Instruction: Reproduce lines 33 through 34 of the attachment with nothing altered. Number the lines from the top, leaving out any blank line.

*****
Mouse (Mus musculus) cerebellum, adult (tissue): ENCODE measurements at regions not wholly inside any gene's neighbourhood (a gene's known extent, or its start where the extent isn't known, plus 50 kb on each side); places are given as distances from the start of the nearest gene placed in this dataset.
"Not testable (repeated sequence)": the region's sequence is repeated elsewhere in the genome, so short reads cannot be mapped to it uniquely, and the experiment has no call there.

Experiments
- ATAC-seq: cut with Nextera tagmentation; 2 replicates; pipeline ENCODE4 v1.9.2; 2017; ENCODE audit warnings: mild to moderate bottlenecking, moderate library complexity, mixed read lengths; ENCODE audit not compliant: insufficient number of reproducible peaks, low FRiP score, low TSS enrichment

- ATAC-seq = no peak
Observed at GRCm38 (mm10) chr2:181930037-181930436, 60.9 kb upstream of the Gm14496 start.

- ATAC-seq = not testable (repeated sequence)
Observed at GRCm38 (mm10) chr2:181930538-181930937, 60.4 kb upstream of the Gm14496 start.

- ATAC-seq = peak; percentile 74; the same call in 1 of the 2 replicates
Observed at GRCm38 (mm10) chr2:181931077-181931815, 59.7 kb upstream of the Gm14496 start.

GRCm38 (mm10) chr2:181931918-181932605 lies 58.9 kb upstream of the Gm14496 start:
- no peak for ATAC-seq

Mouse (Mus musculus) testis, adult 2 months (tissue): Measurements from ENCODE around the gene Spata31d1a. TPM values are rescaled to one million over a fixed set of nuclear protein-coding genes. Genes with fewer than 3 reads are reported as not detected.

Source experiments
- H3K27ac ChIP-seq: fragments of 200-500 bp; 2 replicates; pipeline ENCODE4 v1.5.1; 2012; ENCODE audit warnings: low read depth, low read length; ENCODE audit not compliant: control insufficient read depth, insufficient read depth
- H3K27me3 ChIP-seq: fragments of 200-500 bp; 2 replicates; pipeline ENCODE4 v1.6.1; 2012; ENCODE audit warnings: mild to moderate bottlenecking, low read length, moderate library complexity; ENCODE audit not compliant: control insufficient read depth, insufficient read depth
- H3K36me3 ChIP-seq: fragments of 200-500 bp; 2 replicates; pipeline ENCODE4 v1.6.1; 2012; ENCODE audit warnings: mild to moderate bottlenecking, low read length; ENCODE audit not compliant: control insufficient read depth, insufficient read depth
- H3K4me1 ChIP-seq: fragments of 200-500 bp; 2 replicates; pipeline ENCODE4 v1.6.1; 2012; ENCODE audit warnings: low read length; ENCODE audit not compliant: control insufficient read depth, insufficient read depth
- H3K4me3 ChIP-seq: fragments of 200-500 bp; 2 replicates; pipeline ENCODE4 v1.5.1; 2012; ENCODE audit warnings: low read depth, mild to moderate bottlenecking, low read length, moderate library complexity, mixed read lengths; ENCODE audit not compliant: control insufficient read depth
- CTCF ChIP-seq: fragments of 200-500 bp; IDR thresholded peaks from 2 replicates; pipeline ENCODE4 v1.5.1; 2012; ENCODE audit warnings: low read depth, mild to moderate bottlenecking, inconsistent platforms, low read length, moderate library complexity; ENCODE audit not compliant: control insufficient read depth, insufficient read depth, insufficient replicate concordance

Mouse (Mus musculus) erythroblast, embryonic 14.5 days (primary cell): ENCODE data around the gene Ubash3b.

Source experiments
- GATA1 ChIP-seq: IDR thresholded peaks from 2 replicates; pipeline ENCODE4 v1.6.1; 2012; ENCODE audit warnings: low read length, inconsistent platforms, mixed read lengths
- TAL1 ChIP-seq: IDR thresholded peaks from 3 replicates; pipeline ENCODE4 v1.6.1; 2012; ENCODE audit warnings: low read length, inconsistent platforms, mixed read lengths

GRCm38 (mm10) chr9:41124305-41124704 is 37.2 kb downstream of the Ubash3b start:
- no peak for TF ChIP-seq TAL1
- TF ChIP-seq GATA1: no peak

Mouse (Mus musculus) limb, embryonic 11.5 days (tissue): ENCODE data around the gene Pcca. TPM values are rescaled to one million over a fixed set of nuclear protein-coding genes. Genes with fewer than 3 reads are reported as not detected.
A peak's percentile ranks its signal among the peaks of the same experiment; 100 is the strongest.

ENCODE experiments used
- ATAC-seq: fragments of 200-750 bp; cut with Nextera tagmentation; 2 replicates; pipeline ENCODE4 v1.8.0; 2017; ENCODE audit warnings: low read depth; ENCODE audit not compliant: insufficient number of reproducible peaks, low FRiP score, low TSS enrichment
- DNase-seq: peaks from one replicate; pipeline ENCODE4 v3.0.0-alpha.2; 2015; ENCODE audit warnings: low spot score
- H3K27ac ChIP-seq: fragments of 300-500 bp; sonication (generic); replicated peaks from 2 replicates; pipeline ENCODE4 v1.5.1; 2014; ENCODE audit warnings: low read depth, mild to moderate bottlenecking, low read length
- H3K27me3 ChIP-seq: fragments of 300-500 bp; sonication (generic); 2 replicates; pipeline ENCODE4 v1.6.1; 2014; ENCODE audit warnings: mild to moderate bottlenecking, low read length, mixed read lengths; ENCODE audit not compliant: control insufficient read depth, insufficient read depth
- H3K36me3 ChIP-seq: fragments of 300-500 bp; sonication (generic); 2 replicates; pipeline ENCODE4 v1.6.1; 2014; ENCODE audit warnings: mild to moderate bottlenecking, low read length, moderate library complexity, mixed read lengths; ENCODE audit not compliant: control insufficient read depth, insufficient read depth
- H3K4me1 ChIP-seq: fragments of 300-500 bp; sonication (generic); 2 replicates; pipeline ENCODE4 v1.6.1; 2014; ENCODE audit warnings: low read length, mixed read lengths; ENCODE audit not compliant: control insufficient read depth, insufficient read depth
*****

- H3K27ac ChIP-seq: fragments of 300-500 bp; sonication (generic); replicated peaks from 2 replicates; pipeline ENCODE4 v1.5.1; 2014; ENCODE audit warnings: low read depth, mild to moderate bottlenecking, low read length
- H3K27me3 ChIP-seq: fragments of 300-500 bp; sonication (generic); 2 replicates; pipeline ENCODE4 v1.6.1; 2014; ENCODE audit warnings: mild to moderate bottlenecking, low read length, mixed read lengths; ENCODE audit not compliant: control insufficient read depth, insufficient read depth